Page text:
I don’t make a lot of buttons, but do enjoy it when I get a decent one made. For me, buttons are a challenge to make. I like a symmetrical round button and the nature of making a button, makes this more difficult than making a bead.
There are primarily two types of lampwork buttons: shank (glass and metal) and holes. There is another option, a normal one holed bead (usually a disc type) used as a button. Lampwork glass buttons can be used for: closures for sweaters, jewelry, and purses accents on hats/scarves, etc.
Check out this button closure on this felted purse. Nicole Valentine is showing it in her button listings on Etsy to give ideas on how great her buttons look. She has a wonderful selection of beautiful flower buttons. Check them out.
It is not very different than a bead, but a few extra things that I think about when I’m choosing a button to use.
Make sure the holes are large enough to get your stringing material through. Thin Softflex will fit through most holes, but a chunky yarn may not. Button makers should list the size of the holes and if they don’t, ask them, they would be happy to tell you.
The button should be annealed. Artists will usually mention that their button is annealed, if they don’t, ask and a responsible artist will tell you if they annealed their item. Annealed is the process of soaking the item in a kiln to slowly cool the glass down. This allows the stress in the glass produced during manufacturing to be reduced and decrease the risk of breaking. However, glass is brittle and could always break if the stress is right, so be careful with your buttons (for example, remove them when washing a garment).
Look for raised designs (such as dots and scroll work) to be melted in enough. Just like on beads, the designs should not have an undercut. Undercuts leave less glass-to-glass attachment and could cause the design to break off. If your button going to be getting heavy use choose a design with melted in elements. Check out the wonderful dots on this button by Tera Belinsky-Yoder (aka Beadygirl Beads).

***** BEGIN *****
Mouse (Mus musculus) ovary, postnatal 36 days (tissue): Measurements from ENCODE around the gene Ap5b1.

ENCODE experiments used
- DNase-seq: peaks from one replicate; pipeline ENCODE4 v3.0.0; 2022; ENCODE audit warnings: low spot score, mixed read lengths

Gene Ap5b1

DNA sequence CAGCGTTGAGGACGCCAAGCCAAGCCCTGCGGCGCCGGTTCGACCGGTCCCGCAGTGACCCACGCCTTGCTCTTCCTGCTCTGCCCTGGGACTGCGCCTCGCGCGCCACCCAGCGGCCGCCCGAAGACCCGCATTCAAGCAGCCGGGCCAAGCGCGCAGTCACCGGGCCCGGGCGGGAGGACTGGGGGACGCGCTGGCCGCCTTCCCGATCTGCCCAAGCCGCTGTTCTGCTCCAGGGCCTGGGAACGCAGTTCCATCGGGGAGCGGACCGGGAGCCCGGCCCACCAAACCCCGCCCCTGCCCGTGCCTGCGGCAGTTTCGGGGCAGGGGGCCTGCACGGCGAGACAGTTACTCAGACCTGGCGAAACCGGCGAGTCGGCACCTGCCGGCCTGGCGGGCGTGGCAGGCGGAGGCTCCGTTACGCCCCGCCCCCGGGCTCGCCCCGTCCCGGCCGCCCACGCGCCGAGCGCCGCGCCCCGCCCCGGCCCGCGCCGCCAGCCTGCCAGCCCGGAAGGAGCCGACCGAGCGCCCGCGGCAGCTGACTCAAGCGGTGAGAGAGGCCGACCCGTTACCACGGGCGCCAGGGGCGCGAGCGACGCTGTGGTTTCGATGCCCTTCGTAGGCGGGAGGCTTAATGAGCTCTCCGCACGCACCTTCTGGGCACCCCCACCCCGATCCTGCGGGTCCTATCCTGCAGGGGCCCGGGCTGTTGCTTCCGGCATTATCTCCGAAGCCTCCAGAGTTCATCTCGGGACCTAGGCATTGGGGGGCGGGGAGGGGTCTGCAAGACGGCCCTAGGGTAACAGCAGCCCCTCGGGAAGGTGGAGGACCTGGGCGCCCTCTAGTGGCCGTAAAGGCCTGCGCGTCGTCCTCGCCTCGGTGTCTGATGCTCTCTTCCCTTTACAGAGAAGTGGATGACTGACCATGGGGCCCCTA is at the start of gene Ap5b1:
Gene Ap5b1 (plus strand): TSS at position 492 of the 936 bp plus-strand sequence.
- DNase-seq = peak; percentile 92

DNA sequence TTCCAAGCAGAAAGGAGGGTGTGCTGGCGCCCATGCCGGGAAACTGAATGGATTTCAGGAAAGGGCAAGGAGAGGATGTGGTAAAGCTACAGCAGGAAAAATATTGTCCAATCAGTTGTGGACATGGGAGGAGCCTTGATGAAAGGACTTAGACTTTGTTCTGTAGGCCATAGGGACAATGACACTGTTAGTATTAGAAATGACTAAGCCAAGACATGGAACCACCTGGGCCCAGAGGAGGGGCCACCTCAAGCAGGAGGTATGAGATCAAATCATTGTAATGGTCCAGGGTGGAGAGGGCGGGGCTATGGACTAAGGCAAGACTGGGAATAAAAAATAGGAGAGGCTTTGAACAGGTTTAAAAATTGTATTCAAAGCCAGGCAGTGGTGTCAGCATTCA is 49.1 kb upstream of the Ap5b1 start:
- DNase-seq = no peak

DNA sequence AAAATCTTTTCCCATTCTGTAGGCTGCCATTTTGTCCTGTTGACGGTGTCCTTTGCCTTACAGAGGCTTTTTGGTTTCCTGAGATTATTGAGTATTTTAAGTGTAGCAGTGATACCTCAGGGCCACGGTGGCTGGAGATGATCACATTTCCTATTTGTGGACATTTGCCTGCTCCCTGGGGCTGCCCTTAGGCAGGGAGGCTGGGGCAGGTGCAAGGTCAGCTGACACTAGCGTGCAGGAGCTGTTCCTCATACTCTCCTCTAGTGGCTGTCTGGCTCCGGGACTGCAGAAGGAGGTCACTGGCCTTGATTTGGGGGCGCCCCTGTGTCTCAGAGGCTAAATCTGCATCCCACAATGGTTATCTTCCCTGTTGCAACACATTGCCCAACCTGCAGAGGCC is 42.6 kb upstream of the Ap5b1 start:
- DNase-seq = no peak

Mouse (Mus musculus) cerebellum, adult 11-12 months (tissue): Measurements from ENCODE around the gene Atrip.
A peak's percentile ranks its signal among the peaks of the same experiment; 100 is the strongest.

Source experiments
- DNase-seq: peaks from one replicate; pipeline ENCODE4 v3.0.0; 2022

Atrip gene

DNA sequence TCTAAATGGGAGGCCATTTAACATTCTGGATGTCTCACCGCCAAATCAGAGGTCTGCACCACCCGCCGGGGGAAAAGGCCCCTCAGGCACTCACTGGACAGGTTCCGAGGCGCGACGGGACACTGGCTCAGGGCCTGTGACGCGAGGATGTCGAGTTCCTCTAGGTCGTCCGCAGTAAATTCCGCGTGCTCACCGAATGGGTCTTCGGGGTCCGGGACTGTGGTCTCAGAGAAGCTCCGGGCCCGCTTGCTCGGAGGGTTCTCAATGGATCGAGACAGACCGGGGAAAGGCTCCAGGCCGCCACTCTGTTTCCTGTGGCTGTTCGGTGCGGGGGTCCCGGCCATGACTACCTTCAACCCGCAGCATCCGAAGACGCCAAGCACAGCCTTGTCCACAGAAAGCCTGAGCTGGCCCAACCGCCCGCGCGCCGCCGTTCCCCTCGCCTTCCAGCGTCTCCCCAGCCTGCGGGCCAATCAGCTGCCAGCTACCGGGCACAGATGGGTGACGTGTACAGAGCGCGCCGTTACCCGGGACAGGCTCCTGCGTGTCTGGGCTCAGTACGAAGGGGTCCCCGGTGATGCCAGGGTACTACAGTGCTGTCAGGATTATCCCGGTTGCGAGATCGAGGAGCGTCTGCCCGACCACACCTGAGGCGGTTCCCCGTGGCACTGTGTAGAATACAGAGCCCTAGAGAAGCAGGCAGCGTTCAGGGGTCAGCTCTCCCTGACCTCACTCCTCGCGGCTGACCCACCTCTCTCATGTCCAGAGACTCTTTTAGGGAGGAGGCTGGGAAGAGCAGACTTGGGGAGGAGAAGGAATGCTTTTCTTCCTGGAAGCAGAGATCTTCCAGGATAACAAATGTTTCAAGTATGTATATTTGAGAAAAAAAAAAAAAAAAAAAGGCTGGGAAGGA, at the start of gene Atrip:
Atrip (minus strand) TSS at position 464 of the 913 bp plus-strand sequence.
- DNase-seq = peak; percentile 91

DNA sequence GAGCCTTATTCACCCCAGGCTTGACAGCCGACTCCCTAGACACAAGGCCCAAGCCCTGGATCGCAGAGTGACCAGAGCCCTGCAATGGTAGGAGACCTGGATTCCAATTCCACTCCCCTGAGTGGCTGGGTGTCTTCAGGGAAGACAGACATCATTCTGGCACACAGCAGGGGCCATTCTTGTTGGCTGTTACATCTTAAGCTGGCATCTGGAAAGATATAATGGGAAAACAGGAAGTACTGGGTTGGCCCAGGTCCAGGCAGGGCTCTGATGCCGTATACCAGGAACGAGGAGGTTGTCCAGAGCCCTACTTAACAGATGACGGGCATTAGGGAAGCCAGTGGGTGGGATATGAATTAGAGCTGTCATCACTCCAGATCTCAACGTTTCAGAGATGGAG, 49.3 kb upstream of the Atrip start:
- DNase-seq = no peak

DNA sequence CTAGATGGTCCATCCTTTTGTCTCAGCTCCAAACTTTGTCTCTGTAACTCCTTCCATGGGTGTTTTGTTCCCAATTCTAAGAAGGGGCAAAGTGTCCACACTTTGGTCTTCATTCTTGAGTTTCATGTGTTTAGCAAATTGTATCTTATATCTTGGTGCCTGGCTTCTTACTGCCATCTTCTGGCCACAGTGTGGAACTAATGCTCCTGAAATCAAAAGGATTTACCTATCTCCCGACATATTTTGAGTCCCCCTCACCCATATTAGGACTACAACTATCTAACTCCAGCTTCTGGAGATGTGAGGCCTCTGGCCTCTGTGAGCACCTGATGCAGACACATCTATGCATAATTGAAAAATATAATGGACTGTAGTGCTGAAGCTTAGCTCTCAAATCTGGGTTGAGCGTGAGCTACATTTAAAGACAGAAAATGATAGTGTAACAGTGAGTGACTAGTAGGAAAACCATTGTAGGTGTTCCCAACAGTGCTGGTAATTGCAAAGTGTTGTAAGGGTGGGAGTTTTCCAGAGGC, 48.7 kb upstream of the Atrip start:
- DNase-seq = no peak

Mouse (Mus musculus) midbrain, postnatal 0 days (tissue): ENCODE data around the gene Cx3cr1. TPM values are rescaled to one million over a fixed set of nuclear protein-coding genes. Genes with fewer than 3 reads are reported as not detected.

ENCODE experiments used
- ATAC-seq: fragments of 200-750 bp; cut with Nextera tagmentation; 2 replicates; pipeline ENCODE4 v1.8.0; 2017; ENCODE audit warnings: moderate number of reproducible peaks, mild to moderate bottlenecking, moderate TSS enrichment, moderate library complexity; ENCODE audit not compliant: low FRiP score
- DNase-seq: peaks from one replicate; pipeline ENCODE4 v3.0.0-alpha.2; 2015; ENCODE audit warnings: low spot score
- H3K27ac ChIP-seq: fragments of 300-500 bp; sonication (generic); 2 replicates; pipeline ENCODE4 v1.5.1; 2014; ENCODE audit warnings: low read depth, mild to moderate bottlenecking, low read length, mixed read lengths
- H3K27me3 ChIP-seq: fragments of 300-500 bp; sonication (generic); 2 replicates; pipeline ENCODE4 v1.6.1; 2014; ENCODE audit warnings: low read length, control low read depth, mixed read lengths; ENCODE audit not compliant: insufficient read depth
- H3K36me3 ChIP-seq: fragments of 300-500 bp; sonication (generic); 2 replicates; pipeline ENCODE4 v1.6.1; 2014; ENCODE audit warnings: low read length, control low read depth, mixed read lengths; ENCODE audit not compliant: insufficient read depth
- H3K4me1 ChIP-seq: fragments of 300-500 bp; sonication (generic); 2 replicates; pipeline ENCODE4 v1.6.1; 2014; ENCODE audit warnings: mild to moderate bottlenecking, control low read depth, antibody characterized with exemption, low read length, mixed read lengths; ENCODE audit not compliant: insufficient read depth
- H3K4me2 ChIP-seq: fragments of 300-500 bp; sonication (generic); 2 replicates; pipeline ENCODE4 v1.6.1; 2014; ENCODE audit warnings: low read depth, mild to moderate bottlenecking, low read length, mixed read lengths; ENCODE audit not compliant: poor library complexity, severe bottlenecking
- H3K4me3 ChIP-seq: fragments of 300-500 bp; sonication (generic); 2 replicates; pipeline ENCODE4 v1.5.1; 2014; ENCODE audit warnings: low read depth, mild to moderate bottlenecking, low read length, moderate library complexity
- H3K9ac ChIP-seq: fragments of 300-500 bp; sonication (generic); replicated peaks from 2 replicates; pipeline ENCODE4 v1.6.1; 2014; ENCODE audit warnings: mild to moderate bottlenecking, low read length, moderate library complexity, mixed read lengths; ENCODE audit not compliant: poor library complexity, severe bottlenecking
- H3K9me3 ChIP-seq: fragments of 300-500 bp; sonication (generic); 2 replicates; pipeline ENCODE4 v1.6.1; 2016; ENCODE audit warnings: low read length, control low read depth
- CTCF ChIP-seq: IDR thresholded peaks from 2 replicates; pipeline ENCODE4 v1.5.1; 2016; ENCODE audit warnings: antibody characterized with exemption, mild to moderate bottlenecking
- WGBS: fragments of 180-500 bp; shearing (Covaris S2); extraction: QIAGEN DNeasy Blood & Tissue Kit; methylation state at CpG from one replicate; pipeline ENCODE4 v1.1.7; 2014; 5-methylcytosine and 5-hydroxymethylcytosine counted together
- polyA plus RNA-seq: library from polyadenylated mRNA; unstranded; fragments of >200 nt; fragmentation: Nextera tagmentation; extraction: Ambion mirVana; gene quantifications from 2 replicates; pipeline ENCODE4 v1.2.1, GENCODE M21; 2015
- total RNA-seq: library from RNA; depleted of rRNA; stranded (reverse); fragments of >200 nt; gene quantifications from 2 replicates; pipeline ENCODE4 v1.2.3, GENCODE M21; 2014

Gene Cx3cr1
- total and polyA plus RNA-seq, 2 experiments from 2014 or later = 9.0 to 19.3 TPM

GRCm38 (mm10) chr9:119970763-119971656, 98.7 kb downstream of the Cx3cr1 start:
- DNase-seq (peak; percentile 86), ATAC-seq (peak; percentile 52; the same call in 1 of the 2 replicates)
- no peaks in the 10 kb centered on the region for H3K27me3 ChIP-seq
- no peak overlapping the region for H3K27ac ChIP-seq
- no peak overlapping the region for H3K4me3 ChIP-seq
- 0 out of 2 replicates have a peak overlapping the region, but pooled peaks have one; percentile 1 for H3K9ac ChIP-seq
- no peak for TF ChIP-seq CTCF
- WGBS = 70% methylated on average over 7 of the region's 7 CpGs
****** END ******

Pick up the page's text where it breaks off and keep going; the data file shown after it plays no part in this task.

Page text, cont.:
What size do you need? Make sure the artists have accurately measured the button. Will it fit the hole in the fabric/weaving? If the photos are not clear, ask the artist, they should be willing to clarify the measurements for you.
What type of shank does the button have? There are two possibilities: glass and wire. Metal wire shanks are shaped into a U and then plunged into the molten glass during the manufacture or glued on the back with epoxy, or those really cool shanks above. The metal shanks should be smooth and without rough edges (like glass can be). The metal shanks can be different sizes and maybe easier to sew onto a garment.
Glass shanks can be made on a mandrel or free formed into a loop without a mandrel. Glass shanks made on mandrels have consistent hole sizes and (for me) it is easier to get similar shapes and sizes of the button and the underlying bead. This type of shank will have the bead release and may have rougher edges than other types of shanks.
Glass loop shanks should have very smooth holes as they were made with a string of molten glass. For me this is the most difficult type to make, but other artists are much better. These holes, again speaking from my experience, may be inconsistent in size and shape. However, they look the most “finished” to me. Other's opinions may vary. Below is a glass shank button made by me.
Can that bead you bought be used for a button?
Sure, but there are a couple things to think about. I use disk beads for buttons as seen in the closure of my bracelet above. When using a bead you want to make sure there is enough glass around the hole to hold your buttonhole or other closure type so that it doesn’t slip off. If you have a tiny bead, it might not stay closed. To use a bead thread your stringing material from the back of the bead and use a smaller bead to catch the thread, then go back through the hole to secure.
Can I use a button in Jewelry?
This stunning bracelet is by Cassie Donlen. She has it as an example of how to use her buttons. In researching this article, I found her buttons to be the prettiest for me. They are stunning.